Blockchain, multi-level security
By Data Manager Online
November 11, 2021
Blockchains allow you to store data in a secure and unalterable way, and therefore constitute perfect digital registers. Their security, however, touches on various aspects, from those of the network to the implementation of the software
A blockchain is a digital ledger in which information is written in blocks, and each block contains a cryptographic hash imprint of the previous block. Therefore, to alter a transaction in a block you have to change the content of all subsequent blocks, otherwise the accounts do not add up. For the same reason, the data stored in it cannot be modified or deleted in a blockchain; you can only add new data at the bottom of the chain. Furthermore, blockchains are managed by a peer-to-peer (P2P) network of computers, each of which stores a copy of the entire chain. In other words, a blockchain is a decentralized digital ledger. Among the many types of existing blockchains we consider the permissioned ones, of particular interest for the industrial world. Often used to store information on the quality and traceability of products, they are managed by consortia of companies, which must collaborate but are potentially in competition with each other. The inalterability of blockchains allows them to be used to notarize information, guaranteeing the non-repudiation of the same and their existence at a certain date. In such a situation, it is evident that the security aspects are very relevant. Since blockchains operate on multiple technological levels, we need to consider the security of each of them. Starting from the network level, the nodes of the P2P network communicate with each other over the Internet, using appropriate protocols.
Depending on where the computers on the network are located, and depending on the attacker’s ability to control network connections, the network may be segmented. In this way, each portion of the network will make its own copies of the blockchain evolve autonomously – and incompatible with the others. At the level of cryptographic operations, it is very difficult to cheat, making transactions or information that violate protocols recognized as valid. In the case of permissioned blockchains, however, users write information on the blockchain using specific cryptographic credentials, issued and managed by a Certification Authority (CA). Even if the CA were 100% reliable and honest, it constitutes a single point of failure, as anyone who takes control of it could create and revoke credentials at will. By making the CA unavailable, on the other hand, it can be avoided so that it can correctly manage the revocation of credentials that are no longer valid.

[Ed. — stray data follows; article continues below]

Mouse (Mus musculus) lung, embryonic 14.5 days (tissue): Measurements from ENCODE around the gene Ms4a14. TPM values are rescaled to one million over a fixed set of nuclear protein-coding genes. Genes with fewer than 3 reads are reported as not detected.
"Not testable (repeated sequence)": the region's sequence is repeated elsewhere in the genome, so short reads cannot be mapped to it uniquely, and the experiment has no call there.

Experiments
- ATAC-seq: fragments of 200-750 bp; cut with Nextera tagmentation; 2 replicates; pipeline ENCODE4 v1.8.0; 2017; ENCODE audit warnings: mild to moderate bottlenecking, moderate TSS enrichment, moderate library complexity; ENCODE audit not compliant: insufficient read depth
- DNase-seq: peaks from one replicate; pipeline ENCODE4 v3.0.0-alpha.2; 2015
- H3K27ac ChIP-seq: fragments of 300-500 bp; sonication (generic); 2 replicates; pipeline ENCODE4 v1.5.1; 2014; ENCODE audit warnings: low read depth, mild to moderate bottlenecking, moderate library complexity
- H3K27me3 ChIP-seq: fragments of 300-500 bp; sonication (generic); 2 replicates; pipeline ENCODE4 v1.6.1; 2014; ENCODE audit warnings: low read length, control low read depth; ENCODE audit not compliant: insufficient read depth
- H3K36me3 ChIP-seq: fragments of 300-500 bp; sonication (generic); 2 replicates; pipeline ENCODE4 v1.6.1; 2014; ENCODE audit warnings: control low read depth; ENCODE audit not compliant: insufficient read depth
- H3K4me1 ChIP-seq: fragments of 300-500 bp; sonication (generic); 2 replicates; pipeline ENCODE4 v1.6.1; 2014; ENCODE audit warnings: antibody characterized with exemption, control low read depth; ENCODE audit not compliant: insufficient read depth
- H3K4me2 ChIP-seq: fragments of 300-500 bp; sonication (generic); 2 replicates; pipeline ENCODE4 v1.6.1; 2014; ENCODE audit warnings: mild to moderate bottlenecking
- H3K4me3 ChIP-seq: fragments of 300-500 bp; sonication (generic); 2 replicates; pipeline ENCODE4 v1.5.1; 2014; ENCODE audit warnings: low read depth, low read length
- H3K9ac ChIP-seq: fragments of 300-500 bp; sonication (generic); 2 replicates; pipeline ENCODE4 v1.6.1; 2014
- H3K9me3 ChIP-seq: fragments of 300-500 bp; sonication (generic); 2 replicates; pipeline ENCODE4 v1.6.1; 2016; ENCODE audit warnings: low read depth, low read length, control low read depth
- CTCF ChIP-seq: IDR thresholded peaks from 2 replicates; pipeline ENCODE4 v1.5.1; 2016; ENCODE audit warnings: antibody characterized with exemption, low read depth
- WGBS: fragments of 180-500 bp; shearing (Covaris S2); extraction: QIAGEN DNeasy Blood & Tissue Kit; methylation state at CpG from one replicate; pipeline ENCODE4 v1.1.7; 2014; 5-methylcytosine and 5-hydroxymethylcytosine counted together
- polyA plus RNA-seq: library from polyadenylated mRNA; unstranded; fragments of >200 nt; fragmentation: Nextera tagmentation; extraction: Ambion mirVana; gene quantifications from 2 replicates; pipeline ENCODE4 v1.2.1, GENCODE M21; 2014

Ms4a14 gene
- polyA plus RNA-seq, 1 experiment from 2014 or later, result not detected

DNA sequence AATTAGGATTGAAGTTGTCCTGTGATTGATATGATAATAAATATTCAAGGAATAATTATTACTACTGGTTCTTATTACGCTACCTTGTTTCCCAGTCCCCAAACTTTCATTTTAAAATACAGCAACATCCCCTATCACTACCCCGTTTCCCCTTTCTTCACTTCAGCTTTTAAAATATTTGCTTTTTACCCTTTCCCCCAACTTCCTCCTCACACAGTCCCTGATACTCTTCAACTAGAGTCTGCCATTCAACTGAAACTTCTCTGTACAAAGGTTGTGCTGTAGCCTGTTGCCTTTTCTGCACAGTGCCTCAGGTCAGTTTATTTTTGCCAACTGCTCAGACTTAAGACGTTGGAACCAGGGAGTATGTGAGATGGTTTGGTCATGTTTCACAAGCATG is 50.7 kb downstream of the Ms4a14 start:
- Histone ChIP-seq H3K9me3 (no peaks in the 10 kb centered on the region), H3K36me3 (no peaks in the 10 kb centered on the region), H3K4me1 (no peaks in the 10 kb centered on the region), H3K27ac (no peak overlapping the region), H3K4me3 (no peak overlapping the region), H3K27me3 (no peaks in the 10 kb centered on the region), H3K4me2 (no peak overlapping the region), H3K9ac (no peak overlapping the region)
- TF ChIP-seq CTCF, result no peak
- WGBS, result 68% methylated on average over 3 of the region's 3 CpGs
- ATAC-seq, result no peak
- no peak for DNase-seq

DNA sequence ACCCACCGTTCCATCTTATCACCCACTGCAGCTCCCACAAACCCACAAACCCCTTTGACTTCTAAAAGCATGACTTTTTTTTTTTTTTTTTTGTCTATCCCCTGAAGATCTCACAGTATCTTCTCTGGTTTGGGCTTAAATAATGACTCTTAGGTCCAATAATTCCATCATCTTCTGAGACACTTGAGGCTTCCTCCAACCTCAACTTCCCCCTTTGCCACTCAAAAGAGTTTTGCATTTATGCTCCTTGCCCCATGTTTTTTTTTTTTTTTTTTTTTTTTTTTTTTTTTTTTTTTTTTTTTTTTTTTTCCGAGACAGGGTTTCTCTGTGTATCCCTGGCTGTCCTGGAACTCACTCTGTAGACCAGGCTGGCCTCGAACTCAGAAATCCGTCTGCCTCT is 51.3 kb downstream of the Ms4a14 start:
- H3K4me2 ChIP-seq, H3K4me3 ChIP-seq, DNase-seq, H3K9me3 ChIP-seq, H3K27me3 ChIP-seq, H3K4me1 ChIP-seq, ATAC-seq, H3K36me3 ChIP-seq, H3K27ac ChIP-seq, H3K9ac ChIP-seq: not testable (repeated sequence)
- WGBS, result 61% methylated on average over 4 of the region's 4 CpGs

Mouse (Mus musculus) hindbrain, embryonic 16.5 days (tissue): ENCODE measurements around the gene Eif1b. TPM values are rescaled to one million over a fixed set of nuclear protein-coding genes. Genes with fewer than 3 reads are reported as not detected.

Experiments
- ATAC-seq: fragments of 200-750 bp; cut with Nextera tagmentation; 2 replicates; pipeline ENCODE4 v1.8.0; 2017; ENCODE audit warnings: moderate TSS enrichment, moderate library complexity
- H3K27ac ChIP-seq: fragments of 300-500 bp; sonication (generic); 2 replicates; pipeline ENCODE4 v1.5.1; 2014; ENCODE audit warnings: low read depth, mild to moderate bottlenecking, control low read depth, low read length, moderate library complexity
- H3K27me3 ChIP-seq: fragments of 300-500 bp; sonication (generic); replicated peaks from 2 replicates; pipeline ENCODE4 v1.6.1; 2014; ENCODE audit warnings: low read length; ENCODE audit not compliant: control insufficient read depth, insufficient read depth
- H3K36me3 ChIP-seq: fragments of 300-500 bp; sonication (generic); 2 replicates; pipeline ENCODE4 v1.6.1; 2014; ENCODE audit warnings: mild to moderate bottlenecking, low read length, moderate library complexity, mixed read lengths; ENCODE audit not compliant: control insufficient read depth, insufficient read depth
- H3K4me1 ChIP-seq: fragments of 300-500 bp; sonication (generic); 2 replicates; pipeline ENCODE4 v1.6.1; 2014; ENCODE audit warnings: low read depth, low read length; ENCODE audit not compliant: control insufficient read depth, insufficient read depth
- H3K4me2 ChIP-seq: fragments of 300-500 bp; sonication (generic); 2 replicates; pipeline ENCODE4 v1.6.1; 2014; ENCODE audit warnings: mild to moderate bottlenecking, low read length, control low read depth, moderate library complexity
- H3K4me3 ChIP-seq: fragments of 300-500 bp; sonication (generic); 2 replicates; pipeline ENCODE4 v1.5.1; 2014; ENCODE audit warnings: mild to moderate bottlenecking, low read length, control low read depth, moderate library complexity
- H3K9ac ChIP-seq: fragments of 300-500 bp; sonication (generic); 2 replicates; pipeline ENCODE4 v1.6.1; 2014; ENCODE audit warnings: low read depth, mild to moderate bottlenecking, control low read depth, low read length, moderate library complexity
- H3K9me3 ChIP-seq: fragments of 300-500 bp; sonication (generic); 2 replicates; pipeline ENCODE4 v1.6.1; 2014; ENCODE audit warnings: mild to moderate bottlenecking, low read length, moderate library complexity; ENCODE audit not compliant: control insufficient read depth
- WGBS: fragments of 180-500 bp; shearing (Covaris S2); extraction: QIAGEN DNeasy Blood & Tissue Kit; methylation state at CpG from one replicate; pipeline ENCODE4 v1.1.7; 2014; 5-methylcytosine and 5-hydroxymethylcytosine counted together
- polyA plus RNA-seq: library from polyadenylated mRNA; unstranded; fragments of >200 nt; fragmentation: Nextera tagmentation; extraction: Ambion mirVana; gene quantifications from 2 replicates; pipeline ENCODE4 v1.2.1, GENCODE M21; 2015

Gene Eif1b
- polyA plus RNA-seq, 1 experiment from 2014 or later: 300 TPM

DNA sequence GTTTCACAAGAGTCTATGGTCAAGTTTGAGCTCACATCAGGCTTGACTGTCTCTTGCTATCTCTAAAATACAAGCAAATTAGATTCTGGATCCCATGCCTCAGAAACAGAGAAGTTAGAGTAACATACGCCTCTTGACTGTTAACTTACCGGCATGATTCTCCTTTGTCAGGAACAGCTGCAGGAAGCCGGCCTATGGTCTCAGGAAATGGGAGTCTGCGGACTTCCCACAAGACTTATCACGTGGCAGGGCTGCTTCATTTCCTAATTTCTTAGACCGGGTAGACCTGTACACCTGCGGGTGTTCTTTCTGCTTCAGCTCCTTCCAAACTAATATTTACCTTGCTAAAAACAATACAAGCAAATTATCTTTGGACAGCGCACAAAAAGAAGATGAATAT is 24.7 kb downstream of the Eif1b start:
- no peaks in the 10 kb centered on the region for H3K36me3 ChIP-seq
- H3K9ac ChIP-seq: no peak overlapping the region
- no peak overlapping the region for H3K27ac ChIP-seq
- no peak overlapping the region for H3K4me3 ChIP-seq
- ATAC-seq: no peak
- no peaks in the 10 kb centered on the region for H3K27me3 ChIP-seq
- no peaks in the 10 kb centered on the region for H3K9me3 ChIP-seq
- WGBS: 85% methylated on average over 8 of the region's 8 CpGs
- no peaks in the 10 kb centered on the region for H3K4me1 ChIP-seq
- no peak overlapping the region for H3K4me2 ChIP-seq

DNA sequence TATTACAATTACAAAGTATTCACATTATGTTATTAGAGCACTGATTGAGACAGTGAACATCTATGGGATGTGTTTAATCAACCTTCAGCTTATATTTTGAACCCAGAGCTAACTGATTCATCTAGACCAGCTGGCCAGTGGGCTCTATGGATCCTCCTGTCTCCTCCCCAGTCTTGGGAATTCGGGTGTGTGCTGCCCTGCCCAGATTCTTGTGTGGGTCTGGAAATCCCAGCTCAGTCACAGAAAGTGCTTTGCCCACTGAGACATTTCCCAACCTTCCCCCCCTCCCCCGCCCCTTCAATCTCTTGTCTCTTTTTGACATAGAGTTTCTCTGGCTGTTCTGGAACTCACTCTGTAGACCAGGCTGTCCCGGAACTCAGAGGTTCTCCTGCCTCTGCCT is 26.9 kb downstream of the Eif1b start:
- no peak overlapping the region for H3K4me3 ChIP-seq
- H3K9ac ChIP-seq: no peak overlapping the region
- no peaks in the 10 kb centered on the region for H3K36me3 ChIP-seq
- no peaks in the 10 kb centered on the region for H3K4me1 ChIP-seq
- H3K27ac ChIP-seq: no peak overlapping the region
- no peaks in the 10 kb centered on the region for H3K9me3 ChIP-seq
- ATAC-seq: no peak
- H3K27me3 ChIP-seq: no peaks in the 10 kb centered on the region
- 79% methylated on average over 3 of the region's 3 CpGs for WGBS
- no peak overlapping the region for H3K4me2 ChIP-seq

Authority, network security and software implementation, the critical points of the #blockchainClick To Tweet
At the software level, it is possible for a user to use a client – to interact with the blockchain – maliciously modified by an attacker. This would allow the user to be shown information other than those that are actually read or written in the blockchain, deceiving them on the amount of cryptocurrency used in payments, or on the validity of the information displayed. Similar attacks carried out on the software that allows the P2P network nodes to manage the blockchain are much more difficult, and much less likely, as if one node of the network deviates from the expected protocol, the other nodes notice it. Finally, there is the problem of the correctness of smart contracts, which are programs stored on the blockchain and which are executed by the nodes of the P2P network. Since smart contracts can write information on the blockchain, for example by executing pre-programmed cryptocurrency transactions, trivial programming errors can have unpleasant and important consequences. When implementing (and using) a blockchain, all these aspects must be taken into account. And the fact that the attackers can have excellent technical skills, and a lot of imagination.
Alberto Leporati scientific committee CLUSIT – associate professor of the Department of Computer Science, Systems and Communication of the University of Milan-Bicocca